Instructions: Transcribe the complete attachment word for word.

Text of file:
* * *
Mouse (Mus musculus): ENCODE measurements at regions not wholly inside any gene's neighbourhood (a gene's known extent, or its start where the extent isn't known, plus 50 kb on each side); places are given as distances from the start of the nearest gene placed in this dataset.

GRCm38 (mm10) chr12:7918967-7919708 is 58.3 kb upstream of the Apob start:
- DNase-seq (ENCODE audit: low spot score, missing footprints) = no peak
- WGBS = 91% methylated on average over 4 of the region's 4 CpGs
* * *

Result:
Mouse (Mus musculus): ENCODE measurements at regions not wholly inside any gene's neighbourhood (a gene's known extent, or its start where the extent isn't known, plus 50 kb on each side); places are given as distances from the start of the nearest gene placed in this dataset.

GRCm38 (mm10) chr12:7918967-7919708 is 58.3 kb upstream of the Apob start:
- DNase-seq (ENCODE audit: low spot score, missing footprints) = no peak
- WGBS = 91% methylated on average over 4 of the region's 4 CpGs